To celebrate their 75 years of Excellence, Ethiopian Airlines has provided for us a trip down memory lane with plenty of stories and photos on social media. Let us look at how it has become one of Africa’s leading airline to date.
How It All Began
Ethiopian Airlines (EA) was founded in December 1945 by Haile Selassie, Ethiopia’s last emperor and it was done to modernise Africa and provide a richer image to people overseas. It flew its first inaugural flight to Cairo in April 1946 with regular weekly services between Addis Ababa thereafter, this was followed by the start of international flights in 1947.
Initially, the government owned EA started with five C-47 Skytrains, but this quickly increased in numbers and EA expanded outwards to purchase Bombardiers and Boeings (EA being the first in Africa to order the Boeing 767 in 1982 and the first in the world to put the Boeing 767-200 into service).
Since then, the airline has a fleet size of over 120 aircrafts, travelling to over 140 destinations around the world, becoming Africa’s largest and most profitable airline to date. What exactly is their secret to success?
Part of EA’s success comes down to its ability to think strategically. With its hub, Addis Ababa at the centre of the world, it was able to make connections with disparate airlines and companies.
For instance, in 2008 EA entered into a code share agreement with Lufthansa which enabled EA to offer daily flights from Addis Ababa to Frankfurt, and then onward connections to destinations around the world. In 2010, EA entered a similar agreement with Scandinavian Airlines (a founding member of Star Alliance) which provided passengers flights between Europe and Africa, respectively. Such pacts have made EA the world’s 4th largest airline by the number of countries it serves – with connections to the Middle East, Asia, Europe, and North America, increasing traffic and demand from Addis Ababa. Indeed, during 2011 and 2019, EA managed to add nearly 15 million seats to their airline, that is a whopping 5 million more than Africa’s top 10 airlines.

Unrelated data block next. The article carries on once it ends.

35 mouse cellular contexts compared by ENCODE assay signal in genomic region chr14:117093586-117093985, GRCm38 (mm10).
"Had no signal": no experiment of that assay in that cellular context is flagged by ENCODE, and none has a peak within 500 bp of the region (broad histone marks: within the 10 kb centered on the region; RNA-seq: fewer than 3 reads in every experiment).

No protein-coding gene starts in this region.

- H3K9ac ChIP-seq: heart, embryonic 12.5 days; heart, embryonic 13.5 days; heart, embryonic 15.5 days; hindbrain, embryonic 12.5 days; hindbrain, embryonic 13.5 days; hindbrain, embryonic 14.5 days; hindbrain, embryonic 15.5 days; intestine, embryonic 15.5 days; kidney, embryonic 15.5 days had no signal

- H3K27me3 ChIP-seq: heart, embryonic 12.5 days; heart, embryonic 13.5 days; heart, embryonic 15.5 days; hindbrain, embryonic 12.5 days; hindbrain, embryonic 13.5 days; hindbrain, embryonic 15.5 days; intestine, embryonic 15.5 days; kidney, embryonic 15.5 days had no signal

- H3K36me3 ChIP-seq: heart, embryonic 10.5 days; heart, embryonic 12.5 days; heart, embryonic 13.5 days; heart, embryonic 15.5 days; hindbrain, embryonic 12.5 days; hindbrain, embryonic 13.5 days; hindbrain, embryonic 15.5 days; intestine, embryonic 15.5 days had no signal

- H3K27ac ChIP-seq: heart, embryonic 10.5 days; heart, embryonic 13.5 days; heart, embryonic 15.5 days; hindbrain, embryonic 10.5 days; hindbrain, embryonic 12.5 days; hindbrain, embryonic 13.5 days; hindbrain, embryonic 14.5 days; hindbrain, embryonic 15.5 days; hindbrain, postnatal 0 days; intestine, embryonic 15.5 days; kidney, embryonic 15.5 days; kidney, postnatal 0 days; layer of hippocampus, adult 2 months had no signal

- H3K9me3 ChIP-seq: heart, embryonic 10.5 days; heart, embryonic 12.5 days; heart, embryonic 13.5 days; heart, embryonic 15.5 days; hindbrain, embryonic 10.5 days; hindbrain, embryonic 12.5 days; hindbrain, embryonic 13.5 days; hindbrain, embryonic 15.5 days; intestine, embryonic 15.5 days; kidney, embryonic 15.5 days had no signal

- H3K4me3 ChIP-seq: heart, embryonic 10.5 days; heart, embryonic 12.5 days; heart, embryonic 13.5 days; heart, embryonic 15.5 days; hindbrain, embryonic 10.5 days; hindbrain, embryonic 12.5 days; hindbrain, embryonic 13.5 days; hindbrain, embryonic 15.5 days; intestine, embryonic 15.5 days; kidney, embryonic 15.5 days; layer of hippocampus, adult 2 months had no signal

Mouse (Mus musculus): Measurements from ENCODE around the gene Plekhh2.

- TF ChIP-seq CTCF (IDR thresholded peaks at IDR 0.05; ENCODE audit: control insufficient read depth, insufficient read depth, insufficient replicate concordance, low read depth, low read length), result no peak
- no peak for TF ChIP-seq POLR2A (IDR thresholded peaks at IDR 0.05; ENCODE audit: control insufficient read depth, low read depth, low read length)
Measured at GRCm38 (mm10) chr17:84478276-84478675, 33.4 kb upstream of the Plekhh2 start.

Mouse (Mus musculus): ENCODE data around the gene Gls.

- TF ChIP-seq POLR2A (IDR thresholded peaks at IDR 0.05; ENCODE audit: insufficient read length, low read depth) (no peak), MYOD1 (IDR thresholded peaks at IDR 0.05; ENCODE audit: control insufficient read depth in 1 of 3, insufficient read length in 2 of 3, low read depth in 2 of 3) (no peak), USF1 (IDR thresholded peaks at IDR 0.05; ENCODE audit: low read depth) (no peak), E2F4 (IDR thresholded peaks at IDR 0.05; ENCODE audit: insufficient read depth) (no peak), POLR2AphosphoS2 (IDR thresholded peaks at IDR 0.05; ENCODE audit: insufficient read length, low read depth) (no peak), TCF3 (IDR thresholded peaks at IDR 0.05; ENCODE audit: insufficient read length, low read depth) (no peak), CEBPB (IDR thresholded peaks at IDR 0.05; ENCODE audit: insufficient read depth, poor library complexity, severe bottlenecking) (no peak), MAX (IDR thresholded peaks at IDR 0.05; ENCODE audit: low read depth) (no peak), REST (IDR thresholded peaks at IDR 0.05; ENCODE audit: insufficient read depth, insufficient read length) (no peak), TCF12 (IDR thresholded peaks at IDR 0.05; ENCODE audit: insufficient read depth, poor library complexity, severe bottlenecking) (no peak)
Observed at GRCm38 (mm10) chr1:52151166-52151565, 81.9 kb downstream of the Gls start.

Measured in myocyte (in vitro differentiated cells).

Continuing through Coronavirus
Whilst the pandemic hamstrung the aviation sector and its carriers, EA remained unphased. Since 2018, the start of COVID-19’s pervasion, EA moved quickly by converting passenger demand into shipping demand. With eight dedicated freighters, EA freighted medical equipment and agricultural products to different countries, whilst increasing their cargo market share.
This led them to win the Export & Import Cargo Transportation award at a Customers Symposium organised by Guangzhou Bayiun International Airport in China 7 February 2018. – one of many accolades EA has achieved. Furthermore, EA ploughed through the pandemic without asking for government aid, bailout or reducing employee’s salaries.
It is interesting that South African Airways (SAA) is not as successful given that it was Africa’s first lead carrier, yet it comes as no surprise. SAA, founded in 1934, has been struggling with years of financial challenges, along with internal dispute and reports of corruption. With that, SAA has now gone into administration and suspended their services which they blame on COVID-19.
It has often been thought that SAA’s failings provided gains for EA in several ways, such as code agreements with other countries and passenger demand. Indeed, EA has offered SAA the chance for a joint venture, but an agreement is yet to be made…
EA’s initial aim was to change the image of Africa for the world to see but given the many challenges (e.g., COVID-19) they realise that it is equally important to work with a world that is rapidly changing – so to stay profiting and relevant. Given that KLM is 101, the oldest airline to date, 75 is completely commendable for the airline age award.
Featured image: | © Ethiopian Airlines
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